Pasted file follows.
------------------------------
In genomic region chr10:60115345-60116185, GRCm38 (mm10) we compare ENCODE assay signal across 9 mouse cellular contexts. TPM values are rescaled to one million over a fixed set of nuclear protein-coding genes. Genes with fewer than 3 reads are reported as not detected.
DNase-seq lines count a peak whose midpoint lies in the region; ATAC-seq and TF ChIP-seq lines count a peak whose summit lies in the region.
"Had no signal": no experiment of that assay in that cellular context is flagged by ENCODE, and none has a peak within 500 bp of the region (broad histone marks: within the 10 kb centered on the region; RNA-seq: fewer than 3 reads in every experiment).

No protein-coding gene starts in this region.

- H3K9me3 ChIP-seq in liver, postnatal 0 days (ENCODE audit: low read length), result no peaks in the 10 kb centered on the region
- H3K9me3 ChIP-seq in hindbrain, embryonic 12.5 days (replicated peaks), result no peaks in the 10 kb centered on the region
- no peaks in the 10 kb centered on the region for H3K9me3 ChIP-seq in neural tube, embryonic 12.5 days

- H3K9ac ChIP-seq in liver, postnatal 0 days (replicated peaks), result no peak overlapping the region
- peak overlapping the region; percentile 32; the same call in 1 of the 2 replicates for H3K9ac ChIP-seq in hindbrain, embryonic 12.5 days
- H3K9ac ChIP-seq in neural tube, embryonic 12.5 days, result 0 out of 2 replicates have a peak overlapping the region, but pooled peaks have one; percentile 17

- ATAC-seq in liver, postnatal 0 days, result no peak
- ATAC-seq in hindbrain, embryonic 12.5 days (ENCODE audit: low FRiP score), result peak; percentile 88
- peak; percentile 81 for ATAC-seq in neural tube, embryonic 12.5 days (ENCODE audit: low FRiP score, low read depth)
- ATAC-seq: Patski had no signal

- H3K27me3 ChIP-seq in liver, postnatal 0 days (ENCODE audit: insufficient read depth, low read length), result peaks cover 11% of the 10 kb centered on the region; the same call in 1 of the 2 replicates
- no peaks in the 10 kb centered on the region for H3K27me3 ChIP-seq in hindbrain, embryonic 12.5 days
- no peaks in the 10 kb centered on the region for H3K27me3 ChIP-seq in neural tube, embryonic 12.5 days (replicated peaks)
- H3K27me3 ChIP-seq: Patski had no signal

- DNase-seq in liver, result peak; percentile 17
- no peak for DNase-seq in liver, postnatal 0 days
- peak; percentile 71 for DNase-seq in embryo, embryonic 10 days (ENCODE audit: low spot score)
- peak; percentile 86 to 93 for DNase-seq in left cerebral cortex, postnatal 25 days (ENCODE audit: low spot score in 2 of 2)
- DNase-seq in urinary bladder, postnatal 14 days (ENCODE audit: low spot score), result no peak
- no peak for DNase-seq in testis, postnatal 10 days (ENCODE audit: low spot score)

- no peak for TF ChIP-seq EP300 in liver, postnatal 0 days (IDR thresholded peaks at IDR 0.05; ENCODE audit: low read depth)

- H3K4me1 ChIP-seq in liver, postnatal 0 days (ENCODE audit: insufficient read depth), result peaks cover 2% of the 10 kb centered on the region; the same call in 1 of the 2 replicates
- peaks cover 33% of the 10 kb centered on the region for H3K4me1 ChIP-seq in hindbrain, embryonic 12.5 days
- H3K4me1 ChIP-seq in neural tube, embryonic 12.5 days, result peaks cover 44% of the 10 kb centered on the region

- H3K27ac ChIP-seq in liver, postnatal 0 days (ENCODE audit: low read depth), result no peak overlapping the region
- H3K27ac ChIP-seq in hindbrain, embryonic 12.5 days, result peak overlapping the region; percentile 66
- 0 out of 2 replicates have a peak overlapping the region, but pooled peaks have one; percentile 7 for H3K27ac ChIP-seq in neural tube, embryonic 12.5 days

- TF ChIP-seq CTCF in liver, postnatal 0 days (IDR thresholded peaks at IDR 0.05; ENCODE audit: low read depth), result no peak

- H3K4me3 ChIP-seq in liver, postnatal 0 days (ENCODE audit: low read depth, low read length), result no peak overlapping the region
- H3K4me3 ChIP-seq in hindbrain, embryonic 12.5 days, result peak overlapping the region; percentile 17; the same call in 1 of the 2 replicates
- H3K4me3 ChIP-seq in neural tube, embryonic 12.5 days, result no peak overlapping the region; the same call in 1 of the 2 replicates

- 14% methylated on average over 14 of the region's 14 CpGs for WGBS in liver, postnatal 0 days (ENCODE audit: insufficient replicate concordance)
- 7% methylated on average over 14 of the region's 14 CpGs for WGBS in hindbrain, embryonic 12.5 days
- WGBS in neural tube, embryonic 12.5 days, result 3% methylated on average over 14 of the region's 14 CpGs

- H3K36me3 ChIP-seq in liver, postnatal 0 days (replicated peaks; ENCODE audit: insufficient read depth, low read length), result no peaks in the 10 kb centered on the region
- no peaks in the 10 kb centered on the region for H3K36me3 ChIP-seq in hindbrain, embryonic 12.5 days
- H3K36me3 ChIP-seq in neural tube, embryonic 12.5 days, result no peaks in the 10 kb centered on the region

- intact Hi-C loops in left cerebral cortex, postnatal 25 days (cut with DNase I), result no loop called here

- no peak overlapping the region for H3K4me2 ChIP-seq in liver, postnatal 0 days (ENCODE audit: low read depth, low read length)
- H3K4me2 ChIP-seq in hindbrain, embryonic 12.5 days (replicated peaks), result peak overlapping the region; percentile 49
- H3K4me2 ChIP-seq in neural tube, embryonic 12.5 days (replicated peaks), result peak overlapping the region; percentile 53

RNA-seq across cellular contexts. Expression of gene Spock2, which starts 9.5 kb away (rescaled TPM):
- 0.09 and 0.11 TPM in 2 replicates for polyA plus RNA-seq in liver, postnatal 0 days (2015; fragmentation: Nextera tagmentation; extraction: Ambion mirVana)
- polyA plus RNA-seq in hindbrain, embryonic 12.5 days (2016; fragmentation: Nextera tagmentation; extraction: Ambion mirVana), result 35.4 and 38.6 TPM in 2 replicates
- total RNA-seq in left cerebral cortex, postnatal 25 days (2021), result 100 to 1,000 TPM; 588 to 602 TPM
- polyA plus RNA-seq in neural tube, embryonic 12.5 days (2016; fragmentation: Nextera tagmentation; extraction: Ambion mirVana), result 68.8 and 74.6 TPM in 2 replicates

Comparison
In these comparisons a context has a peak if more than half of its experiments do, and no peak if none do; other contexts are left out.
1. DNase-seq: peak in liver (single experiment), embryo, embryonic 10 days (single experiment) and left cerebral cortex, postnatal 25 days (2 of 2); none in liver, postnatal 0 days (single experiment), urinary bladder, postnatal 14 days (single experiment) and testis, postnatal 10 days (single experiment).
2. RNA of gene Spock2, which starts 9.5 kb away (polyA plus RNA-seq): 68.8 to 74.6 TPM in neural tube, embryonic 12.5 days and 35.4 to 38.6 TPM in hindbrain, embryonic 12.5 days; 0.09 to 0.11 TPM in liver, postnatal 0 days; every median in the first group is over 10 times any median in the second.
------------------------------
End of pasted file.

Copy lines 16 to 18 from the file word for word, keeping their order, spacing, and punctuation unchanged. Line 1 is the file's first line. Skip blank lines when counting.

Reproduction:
- no peaks in the 10 kb centered on the region for H3K27me3 ChIP-seq in hindbrain, embryonic 12.5 days
- no peaks in the 10 kb centered on the region for H3K27me3 ChIP-seq in neural tube, embryonic 12.5 days (replicated peaks)
- H3K27me3 ChIP-seq: Patski had no signal